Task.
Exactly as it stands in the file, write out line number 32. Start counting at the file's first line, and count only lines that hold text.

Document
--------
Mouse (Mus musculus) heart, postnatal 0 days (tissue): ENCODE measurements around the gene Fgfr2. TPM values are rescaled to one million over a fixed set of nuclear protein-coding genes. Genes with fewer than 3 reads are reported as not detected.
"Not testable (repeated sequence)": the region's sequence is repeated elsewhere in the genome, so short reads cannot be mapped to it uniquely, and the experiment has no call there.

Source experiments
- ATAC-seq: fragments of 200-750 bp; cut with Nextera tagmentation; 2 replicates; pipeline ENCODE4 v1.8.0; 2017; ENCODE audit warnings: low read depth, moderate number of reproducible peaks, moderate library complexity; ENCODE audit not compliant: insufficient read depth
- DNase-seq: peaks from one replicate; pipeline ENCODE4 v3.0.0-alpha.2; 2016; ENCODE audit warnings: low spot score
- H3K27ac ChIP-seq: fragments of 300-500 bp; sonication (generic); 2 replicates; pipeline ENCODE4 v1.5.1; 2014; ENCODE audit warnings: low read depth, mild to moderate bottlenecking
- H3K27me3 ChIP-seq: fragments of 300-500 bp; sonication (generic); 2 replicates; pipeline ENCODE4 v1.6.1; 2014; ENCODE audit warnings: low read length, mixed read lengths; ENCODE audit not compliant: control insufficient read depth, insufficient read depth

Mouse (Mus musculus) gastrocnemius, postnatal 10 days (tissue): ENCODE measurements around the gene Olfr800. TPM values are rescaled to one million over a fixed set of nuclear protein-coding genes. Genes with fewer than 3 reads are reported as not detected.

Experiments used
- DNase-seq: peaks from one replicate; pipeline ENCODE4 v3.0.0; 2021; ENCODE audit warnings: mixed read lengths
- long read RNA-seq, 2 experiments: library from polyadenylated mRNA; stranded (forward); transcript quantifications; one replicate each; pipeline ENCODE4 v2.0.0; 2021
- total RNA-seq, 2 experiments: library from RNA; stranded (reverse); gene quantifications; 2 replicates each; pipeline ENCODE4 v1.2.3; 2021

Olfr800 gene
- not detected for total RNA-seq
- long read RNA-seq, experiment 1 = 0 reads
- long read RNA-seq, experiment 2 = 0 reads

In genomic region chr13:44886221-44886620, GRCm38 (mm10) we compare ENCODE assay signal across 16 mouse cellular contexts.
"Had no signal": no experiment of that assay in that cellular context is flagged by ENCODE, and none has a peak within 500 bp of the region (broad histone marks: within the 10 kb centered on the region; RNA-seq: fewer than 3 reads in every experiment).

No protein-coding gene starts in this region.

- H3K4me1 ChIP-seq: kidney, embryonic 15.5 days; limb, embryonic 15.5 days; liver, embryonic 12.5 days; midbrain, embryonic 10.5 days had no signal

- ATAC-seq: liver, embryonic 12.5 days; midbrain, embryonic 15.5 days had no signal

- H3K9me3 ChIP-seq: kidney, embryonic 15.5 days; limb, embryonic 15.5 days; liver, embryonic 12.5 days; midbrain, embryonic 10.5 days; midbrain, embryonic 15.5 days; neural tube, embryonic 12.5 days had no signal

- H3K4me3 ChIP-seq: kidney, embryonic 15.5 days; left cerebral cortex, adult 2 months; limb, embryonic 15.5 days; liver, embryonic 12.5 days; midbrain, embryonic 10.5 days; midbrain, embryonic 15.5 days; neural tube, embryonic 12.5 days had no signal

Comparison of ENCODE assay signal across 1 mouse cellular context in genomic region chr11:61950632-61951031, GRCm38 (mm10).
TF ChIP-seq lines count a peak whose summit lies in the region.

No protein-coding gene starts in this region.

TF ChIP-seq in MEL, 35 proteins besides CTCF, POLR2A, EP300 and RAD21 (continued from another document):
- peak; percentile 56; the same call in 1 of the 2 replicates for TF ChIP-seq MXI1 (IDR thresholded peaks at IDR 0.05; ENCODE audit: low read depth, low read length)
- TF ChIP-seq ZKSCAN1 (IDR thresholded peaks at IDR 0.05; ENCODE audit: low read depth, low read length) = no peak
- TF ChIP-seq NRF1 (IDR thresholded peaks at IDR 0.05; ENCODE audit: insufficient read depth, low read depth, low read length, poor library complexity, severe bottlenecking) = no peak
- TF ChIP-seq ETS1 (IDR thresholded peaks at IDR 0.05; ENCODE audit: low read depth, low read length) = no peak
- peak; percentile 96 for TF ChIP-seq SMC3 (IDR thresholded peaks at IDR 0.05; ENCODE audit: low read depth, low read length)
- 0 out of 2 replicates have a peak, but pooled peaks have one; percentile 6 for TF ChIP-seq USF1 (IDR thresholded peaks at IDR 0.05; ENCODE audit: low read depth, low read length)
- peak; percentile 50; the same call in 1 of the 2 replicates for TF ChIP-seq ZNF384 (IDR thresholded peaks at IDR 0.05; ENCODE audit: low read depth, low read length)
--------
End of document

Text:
- peak; percentile 96 for TF ChIP-seq SMC3 (IDR thresholded peaks at IDR 0.05; ENCODE audit: low read depth, low read length)